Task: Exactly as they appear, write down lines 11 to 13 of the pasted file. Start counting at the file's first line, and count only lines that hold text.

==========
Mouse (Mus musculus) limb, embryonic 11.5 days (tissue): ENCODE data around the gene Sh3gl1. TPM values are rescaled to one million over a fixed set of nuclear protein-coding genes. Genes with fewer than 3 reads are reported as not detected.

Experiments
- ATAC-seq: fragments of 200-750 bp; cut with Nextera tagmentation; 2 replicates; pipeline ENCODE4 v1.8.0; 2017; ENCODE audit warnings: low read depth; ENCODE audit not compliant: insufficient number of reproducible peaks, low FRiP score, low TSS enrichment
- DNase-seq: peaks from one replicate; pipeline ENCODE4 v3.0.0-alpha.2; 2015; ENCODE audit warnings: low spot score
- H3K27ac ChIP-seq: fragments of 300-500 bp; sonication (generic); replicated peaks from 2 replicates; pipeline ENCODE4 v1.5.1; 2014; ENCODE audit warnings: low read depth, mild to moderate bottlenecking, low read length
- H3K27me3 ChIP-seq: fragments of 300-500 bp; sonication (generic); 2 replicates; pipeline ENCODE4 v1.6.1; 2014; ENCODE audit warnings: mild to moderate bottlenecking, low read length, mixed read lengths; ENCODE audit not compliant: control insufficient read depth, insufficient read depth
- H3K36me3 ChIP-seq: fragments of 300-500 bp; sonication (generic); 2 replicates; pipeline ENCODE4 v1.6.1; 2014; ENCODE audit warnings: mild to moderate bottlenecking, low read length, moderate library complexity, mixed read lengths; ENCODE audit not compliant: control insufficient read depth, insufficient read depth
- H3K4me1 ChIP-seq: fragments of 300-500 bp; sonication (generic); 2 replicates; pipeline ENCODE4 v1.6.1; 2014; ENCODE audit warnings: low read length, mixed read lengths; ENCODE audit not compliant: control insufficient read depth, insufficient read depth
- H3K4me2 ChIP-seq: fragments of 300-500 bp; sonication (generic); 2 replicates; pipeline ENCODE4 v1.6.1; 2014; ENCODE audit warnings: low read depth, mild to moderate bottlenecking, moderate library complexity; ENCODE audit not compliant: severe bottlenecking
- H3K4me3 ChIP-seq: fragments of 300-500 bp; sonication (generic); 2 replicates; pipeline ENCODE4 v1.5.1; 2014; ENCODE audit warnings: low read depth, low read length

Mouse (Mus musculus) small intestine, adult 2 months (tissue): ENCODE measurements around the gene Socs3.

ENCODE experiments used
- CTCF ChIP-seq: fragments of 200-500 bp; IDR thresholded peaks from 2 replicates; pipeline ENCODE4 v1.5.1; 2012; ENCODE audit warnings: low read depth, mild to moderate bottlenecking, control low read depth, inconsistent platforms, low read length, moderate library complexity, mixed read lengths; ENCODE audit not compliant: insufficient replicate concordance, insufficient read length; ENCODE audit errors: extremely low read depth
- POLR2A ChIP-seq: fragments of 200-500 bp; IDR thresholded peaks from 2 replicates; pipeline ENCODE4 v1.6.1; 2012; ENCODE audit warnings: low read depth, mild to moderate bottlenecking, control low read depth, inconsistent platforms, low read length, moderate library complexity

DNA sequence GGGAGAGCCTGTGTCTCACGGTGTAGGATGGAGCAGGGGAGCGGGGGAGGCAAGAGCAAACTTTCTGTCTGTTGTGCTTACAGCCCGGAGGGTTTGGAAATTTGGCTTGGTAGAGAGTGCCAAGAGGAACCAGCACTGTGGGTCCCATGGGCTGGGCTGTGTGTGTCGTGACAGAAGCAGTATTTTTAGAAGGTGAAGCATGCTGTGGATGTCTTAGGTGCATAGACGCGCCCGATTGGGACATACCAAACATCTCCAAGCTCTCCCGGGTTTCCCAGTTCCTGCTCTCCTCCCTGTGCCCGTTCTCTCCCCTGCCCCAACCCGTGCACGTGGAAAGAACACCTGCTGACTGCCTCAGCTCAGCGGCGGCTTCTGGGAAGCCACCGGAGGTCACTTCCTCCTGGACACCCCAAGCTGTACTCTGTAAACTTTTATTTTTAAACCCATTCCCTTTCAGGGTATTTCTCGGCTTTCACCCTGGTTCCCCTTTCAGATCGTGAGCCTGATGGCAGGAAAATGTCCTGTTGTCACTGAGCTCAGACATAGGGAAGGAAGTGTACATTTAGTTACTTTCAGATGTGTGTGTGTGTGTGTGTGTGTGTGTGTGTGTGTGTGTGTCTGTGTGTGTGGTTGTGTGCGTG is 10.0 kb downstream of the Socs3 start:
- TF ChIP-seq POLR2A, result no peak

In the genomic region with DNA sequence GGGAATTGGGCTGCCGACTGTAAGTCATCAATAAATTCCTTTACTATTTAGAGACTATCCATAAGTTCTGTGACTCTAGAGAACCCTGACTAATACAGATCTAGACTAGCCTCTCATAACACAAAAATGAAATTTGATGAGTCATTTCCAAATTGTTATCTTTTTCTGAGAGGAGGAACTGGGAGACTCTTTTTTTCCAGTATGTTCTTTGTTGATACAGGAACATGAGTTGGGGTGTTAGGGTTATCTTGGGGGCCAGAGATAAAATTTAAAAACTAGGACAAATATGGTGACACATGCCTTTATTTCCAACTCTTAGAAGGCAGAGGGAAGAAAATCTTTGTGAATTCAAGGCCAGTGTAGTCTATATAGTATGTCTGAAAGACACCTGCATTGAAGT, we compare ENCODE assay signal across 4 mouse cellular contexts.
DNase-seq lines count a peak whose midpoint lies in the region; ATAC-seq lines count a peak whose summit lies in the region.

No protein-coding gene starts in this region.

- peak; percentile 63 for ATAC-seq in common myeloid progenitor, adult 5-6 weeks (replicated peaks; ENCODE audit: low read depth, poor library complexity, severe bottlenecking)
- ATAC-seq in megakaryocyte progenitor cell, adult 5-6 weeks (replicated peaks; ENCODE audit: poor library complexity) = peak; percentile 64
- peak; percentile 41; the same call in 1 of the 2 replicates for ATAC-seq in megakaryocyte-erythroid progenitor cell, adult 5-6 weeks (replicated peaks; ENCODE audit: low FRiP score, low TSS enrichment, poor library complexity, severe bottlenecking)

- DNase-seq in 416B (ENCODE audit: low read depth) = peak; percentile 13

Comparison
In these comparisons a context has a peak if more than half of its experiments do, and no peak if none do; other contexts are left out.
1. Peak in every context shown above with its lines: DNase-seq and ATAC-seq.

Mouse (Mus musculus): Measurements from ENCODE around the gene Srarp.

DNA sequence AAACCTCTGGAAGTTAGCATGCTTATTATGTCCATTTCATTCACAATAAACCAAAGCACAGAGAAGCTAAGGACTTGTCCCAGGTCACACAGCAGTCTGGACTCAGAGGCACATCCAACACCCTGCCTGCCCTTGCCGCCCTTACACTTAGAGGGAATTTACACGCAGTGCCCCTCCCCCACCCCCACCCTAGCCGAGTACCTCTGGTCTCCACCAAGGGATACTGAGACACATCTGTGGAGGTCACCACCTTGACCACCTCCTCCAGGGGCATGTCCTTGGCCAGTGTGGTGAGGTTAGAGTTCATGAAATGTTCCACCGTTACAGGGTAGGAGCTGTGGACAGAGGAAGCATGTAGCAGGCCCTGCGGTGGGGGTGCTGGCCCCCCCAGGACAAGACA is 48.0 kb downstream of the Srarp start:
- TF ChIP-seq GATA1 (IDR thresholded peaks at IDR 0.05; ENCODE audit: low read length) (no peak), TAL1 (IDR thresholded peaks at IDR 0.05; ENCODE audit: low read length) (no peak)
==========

Mouse (Mus musculus) small intestine, adult 2 months (tissue): ENCODE measurements around the gene Socs3.

ENCODE experiments used
- CTCF ChIP-seq: fragments of 200-500 bp; IDR thresholded peaks from 2 replicates; pipeline ENCODE4 v1.5.1; 2012; ENCODE audit warnings: low read depth, mild to moderate bottlenecking, control low read depth, inconsistent platforms, low read length, moderate library complexity, mixed read lengths; ENCODE audit not compliant: insufficient replicate concordance, insufficient read length; ENCODE audit errors: extremely low read depth